This week, for the first time since the Soviet Union broke diplomatic relations with Israel in 1967, high-level officials of the two countries met for pre-announced talks. The meeting, convened at Soviet initiative, was ostensibly to discuss Russian Orthodox Church property in Jerusalem. The plan had been to confer for two days--rather a long time to chew over a real-estate matter that could have been dealt with routinely at a much lower level. As it happens, the talks ended after only 90 minutes. Israel says that more are likely through other channels. The Soviets say that they have nothing in mind for now. No matter. The door that was opened in Helsinki remains ajar.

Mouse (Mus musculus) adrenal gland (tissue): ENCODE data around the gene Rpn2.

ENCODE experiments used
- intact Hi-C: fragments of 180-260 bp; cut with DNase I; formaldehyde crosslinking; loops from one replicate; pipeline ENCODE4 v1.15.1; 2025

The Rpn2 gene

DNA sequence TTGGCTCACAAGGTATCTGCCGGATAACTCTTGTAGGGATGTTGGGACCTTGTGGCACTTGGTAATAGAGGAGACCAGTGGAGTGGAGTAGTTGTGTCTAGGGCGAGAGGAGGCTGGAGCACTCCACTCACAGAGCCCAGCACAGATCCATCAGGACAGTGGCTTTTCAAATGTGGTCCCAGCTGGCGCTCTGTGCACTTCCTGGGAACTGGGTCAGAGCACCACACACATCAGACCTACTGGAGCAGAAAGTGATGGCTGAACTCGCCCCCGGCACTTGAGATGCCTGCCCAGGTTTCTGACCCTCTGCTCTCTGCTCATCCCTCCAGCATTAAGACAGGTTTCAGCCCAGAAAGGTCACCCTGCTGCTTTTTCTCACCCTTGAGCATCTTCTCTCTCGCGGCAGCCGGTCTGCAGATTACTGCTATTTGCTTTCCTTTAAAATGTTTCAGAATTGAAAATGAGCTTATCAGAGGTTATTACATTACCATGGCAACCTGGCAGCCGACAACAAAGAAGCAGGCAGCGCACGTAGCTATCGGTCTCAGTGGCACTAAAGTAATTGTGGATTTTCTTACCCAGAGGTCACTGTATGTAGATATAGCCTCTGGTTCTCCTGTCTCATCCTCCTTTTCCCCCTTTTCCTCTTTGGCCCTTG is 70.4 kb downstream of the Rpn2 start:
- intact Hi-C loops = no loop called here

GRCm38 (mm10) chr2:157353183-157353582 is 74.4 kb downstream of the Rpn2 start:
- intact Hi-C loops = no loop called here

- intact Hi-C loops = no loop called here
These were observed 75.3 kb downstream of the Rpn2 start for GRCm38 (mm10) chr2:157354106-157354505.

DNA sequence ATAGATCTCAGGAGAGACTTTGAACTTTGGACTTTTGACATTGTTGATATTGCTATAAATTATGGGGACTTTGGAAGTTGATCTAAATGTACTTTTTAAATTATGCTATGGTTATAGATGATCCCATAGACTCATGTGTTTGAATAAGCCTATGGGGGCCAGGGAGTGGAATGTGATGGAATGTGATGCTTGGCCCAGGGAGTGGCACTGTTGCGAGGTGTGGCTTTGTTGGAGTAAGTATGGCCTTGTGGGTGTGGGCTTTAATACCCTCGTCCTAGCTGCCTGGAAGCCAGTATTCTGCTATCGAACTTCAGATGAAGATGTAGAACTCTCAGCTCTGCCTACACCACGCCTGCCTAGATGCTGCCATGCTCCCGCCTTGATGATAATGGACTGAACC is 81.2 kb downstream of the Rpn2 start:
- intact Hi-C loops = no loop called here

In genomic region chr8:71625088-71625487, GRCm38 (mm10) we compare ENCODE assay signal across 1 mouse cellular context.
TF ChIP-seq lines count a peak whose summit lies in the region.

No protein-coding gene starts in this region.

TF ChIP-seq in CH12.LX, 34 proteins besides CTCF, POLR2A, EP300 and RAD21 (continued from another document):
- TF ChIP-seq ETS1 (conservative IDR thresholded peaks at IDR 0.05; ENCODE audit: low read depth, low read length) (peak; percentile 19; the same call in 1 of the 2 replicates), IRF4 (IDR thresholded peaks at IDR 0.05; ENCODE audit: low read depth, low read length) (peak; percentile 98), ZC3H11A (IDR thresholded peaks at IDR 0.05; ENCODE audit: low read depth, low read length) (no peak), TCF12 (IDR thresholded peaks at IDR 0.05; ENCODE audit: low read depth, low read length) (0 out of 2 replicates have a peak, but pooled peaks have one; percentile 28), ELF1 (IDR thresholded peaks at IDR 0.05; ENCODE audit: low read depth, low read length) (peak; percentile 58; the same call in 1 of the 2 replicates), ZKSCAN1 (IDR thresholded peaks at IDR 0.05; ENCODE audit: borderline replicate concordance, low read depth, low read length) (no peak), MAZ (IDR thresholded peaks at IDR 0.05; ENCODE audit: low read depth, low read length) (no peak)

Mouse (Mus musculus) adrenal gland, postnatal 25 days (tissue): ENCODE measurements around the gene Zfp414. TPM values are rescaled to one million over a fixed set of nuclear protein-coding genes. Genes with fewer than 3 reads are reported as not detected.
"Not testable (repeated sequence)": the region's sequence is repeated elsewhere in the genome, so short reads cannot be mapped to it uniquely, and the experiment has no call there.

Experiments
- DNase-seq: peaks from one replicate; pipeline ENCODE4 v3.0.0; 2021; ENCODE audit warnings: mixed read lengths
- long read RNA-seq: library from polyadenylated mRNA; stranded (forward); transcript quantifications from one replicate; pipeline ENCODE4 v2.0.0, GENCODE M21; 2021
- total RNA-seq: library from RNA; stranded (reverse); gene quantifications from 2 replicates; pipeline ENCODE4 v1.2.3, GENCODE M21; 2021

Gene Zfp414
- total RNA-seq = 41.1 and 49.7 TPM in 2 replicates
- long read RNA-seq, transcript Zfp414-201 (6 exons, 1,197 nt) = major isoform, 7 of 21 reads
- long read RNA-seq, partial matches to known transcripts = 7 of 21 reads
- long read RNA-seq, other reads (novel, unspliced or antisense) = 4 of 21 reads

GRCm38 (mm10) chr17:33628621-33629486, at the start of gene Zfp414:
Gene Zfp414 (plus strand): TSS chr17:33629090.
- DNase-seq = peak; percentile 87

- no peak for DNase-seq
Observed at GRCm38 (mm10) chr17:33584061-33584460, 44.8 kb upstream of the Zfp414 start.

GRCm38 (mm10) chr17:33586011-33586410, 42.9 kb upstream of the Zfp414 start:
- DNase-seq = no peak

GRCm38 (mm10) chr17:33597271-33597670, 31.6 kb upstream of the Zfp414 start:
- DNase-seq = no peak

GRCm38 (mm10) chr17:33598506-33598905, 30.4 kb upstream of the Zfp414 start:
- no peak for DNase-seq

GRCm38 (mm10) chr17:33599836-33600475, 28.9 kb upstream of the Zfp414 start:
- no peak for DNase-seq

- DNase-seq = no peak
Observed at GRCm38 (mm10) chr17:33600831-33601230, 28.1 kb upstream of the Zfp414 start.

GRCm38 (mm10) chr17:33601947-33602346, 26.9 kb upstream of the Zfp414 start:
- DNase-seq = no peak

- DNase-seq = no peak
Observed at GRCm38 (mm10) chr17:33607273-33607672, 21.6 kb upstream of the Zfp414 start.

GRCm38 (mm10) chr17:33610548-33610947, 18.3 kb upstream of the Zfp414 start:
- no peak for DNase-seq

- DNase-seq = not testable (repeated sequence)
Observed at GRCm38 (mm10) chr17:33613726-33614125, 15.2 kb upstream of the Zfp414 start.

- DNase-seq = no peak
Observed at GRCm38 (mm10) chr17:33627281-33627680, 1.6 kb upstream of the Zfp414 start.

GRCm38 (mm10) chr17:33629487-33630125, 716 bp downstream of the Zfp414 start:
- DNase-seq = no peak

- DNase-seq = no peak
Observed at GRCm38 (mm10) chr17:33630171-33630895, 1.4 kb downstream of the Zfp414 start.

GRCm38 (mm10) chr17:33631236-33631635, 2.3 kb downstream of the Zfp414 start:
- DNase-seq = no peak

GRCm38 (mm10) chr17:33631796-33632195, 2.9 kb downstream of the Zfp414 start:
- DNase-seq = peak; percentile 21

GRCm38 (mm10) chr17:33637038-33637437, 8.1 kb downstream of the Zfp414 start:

What are the Russians up to? At a minimum, they have signaled a readiness to get back into more active Middle East diplomacy should the opportunity come along. For the last 19 years they have avoided all formal contacts with Israel while strongly supporting the Arab states and movements most hostile to it. In consequence they have been dealt out of all serious efforts to defuse the Arab-Israel confrontation, from the disengagement agreements in Sinai and the Golan Heights to the Israel-Egypt peace treaty and up through recent diplomatic efforts to find common negotiating ground. Now the Soviets have reestablished direct contact on an innocuous issue, setting a precedent that they can build on if they choose.